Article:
If we drill psychological safety into the mind of future leaders as they learn in school, they will enter the workforce with the clear understanding that that learning and innovation are bedfellows and psychological safety is the mattress. For innovation to “happen” leaders, teachers and mentors must prepare the bed. Failure is part of learning, learning is part of failure, and both are part of innovation, especially in a VUCA world.
Episode 189 is “The Fearless Organization: Creating Psychological Safety in the Workplace for Learning, Innovation, and Growth” with Amy C. Edmondson
This episode offers practical guidance for teams and organisations who are serious about success in the modern economy.
With so much riding on innovation, creativity, and spark, it is essential to attract and retain quality talent — but what good does this talent do if no one is able to speak their mind?
The traditional culture of “fitting in” and “going along” spells doom in the knowledge economy.
Success requires a continuous influx of new ideas, new challenges, and critical thought, and the interpersonal climate must not suppress, silence, ridicule or intimidate.
Not every idea is good, and yes there are stupid questions, and yes dissent can slow things down, but talking through these things is an essential part of the creative process.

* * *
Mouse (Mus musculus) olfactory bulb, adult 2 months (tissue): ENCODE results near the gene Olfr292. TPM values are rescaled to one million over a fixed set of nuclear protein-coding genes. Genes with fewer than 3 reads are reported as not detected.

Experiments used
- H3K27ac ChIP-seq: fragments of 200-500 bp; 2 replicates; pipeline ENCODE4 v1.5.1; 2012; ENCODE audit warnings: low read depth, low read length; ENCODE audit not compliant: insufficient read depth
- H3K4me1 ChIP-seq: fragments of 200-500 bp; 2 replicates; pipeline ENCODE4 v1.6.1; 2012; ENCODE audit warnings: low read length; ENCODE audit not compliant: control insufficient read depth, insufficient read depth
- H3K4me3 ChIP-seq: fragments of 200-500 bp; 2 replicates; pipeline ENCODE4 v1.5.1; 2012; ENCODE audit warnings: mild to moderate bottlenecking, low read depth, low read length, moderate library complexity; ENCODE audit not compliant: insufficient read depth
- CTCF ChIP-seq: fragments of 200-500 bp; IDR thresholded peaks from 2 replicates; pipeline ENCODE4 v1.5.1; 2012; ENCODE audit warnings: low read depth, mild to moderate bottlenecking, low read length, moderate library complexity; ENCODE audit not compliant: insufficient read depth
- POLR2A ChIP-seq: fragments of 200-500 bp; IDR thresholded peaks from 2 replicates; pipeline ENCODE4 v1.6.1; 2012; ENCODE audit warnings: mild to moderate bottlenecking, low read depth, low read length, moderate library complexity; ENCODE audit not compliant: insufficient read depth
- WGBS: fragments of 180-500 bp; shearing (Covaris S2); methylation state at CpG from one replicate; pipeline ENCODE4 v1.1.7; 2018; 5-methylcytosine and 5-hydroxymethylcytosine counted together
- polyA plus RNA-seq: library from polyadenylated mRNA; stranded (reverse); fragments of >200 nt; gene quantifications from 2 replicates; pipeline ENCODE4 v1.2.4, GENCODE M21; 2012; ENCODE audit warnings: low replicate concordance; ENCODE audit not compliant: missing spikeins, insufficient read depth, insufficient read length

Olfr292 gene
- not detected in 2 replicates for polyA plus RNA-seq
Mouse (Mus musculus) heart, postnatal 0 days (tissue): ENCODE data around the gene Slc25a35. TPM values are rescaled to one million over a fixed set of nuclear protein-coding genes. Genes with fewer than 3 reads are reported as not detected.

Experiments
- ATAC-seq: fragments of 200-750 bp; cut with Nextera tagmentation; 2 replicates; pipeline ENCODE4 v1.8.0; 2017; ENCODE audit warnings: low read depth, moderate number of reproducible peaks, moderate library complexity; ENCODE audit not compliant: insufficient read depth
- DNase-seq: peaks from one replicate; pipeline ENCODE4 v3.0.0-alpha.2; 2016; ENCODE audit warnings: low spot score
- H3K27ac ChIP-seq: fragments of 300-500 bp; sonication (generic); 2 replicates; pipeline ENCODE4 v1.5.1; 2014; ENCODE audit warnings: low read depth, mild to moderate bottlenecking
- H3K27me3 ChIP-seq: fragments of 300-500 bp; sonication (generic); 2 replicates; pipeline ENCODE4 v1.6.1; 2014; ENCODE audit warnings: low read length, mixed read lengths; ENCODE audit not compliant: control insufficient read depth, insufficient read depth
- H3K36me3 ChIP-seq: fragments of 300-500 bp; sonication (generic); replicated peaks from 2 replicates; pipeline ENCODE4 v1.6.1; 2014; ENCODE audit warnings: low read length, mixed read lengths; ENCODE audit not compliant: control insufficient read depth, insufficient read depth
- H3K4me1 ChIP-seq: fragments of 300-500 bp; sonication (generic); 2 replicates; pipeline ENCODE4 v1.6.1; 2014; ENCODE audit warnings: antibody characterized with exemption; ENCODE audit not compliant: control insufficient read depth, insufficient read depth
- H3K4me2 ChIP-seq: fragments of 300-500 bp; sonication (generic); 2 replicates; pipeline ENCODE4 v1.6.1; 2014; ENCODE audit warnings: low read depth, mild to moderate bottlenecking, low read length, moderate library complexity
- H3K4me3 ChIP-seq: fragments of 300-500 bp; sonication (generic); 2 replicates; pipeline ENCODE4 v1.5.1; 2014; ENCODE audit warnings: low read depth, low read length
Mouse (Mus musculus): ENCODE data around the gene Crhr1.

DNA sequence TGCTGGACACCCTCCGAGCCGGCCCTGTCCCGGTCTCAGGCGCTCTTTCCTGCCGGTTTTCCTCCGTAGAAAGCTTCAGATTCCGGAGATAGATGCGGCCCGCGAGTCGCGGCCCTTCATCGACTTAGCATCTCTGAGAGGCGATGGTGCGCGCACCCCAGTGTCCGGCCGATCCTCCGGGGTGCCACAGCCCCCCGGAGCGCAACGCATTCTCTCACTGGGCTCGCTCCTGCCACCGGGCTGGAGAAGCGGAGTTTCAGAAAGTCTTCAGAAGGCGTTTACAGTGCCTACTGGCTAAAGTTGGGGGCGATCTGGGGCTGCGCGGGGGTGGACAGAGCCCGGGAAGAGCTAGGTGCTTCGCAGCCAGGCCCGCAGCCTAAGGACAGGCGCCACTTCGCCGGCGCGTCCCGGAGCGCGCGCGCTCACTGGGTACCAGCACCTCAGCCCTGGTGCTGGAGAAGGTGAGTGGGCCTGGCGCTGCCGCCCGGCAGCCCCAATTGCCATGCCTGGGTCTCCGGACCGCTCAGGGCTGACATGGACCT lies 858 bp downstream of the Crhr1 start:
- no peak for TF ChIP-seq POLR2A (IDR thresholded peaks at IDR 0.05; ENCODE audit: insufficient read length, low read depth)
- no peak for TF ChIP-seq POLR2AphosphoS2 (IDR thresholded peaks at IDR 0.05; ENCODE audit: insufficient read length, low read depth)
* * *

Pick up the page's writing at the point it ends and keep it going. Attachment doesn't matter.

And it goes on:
People must be allowed to voice half-finished thoughts, ask questions from left field, and brainstorm out loud; it creates a culture in which a minor flub or momentary lapse is no big deal, and where actual mistakes are owned and corrected, and where the next left-field idea could be the next big thing.
Today we explore a culture of psychological safety, and provide a blueprint for bringing it to life. We explore the link between psychological safety and high performance Create a culture where it’s “safe” to express ideas, ask questions, and admit mistakes Nurture the level of engagement and candour required in today’s knowledge economy
How can we fertilise creativity, clarify goals, achieve accountability, redefine leadership, and much more.
Psychological safety helps bring about this most critical transformation.
Have a listen:
More about Amy here: https://www.hbs.edu/faculty/Pages/profile.aspx?facId=6451